Baby Shark, do do, do-do, do-do, Baby Shark, do do, do-do, do-do. . . . ”
I am not sure how reassuring I would find that song if I were 15 months old, in a car surrounded by a crowd of political protesters. However, credit to them for doing their best to soothe the little Lebanese lad, whose mother had made the mistake of driving into their demonstration last week.
As revolutionary anthems go, “Baby Shark” is unusual. The bloodthirsty “Marseillaise” it ain’t, nor the once-stirring, now threadbare “Internationale.” When the hippie radicals of 1968 took to the streets, their soundtrack was classic rock ’n’ roll: the Beatles’ “Revolution” or the Rolling Stones’ “Street Fighting Man.” And yet “Baby Shark”— vacuous, repetitive, inane, infantile — is in many ways an appropriate anthem for our times.
The great revolutionary waves of the past had common objectives. liberty, equality, and fraternity in 1789; the nationalist springtime of the peoples in 1848 (and 1989); peace, land, and bread in 1917; make love not war in 1968. You will look in vain for such a uniting theme in the multiple protests that have occurred around the world this year.
In Hong Kong, the trigger was an extradition bill that threatened to subordinate the semiautonomous province’s common-law legal system to the mainland Communist Party.
In Barcelona, by contrast, protesters took to the streets after harsh sentences were handed down to the separatist leaders responsible for last year’s illegal referendum on Catalan independence. Beirut’s protests are said to have been triggered by a plan to tax WhatsApp. In Quito, the Ecuadorian capital, they are up in arms against austerity measures required by the International Monetary Fund. In Santiago, it’s all about bus and metro fares. In Cairo, it’s corruption.
Meanwhile, central London suffers intermittent traffic chaos because of a millenarian sect calling itself Extinction Rebellion, which believes that the end of the world is nigh, as well as opponents of Brexit who still haven’t got over their defeat in the 2016 referendum.
There have been some valiant attempts to find a unifying thread to all this. According to the BBC, everyone is protesting against inequality and climate change, as well as corruption and repression. The American economist Tyler Cowen dismissed the importance of inequality (it’s been falling in Chile), pointing instead to the role of higher consumer prices. Bloomberg’s John Authers took a similar line.
Yet none of this convinces. “We are not here over the WhatsApp,” a Lebanese protester told the BBC, “we are here over everything.” That seems about right. What the protests of 2019 have in common is their form, not their content.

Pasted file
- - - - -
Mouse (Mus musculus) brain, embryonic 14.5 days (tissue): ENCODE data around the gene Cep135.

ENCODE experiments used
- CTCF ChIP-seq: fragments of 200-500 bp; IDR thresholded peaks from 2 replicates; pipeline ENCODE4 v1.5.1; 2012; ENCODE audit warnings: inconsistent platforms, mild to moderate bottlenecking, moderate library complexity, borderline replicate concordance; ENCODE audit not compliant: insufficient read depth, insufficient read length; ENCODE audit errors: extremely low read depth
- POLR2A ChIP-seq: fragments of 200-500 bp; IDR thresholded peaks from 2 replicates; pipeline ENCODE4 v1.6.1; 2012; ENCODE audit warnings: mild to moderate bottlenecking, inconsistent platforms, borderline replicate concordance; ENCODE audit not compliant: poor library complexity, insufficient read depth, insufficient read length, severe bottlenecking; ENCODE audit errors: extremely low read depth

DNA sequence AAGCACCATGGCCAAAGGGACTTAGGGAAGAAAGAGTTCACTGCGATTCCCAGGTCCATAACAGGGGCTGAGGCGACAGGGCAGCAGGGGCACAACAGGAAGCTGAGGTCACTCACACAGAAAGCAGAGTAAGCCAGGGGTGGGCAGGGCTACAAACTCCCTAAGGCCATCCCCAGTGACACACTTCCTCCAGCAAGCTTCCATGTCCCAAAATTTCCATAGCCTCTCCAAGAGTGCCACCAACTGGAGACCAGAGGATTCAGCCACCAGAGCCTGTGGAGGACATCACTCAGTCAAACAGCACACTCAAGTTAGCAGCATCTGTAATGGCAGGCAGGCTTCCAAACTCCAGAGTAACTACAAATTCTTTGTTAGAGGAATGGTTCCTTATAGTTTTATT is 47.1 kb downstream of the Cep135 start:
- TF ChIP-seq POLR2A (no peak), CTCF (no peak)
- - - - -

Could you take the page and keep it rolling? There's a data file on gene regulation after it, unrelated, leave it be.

Superficially, mass protest is one of history’s hardy perennials. . . . Well, not quite.
For one thing, the protests of 2019 are organized through smartphones, which is fast becoming a truly universal gadget (Social media played a part in the 2010-12 Arab revolutions, but it was much smaller.) Smartphones enable today’s protests to function with minimal leadership. Yes, there are individuals whom the media elevate in their importance to give the crowd a face and a voice. But the reality is that these movements are acephalous — leaderless — networks. They are collectively improvised, rather than conducted. They are jazz, not classical.
In Hong Kong last summer, for example, the protesters used a Reddit-like forum called LIHKG, where ideas could be “upvoted.” They crowdsourced supplies of umbrellas and rides to and from Central, the focal point of the protests. The organizing principle of this adaptive mode of operation was martial arts legend Bruce Lee’s phrase “Be Water.”
Secondly, acephalous networks are inherently hard to defeat, as Hong Kong Chief Executive Carrie Lam has discovered to her cost. At the same time, the Internet has made it easier than it has ever been for protest tactics to be disseminated. Now every wannabe revolutionary understands that disrupting the airport is like taking the urban economy hostage.
In one key respect, however, the form of today’s protests is familiar.
When I taught history at Oxford 20 years ago, one of my favorite articles about the 1848 Revolutions was by Lenore O’Boyle, “The Problem of an Excess of Educated Men in Western Europe, 1800-1850.” Something similar happened in the 1960s, as the late lamented Norman Stone described in his magnificently mordant book, “The Atlantic and Its Enemies.”
Guess what? We’ve done it again, but now on an unprecedented scale. In every country where major protests have been reported in the past year, higher education is at an all-time high.
Compare the World Bank’s 2016 figures for gross enrollment in tertiary education (as a percentage of the total population of the relevant five-year age group) with those for the late 1980s. In Chile, the share has risen from 18 percent to 90 percent. In Ecuador, it’s up from 25 percent to 46 percent. Egypt: 15 percent to 34 percent. France: 34 percent to 64 percent. Hong Kong: 13 percent to 72 percent. Lebanon: 32 percent to 38 percent (the smallest increase). Top of the class is Turkey: 12 percent to 104 percent (they must have a lot of mature students).
These, then, are the baby sharks: The excess of educated young people who are currently taking to the streets in cities around the world. It does not help that so many professors fill their students’ heads with incoherent notions of “social justice.” But I suspect the real issue is the mismatch between the unparalleled glut of graduates and the demand for them.
At some point it will sink in that creating economic mayhem is the opposite of creating jobs. Until then, expect more traffic chaos. At least now you know what to sing when the baby sharks surround you.
Niall Ferguson is a senior fellow at the Hoover Institution, Stanford University.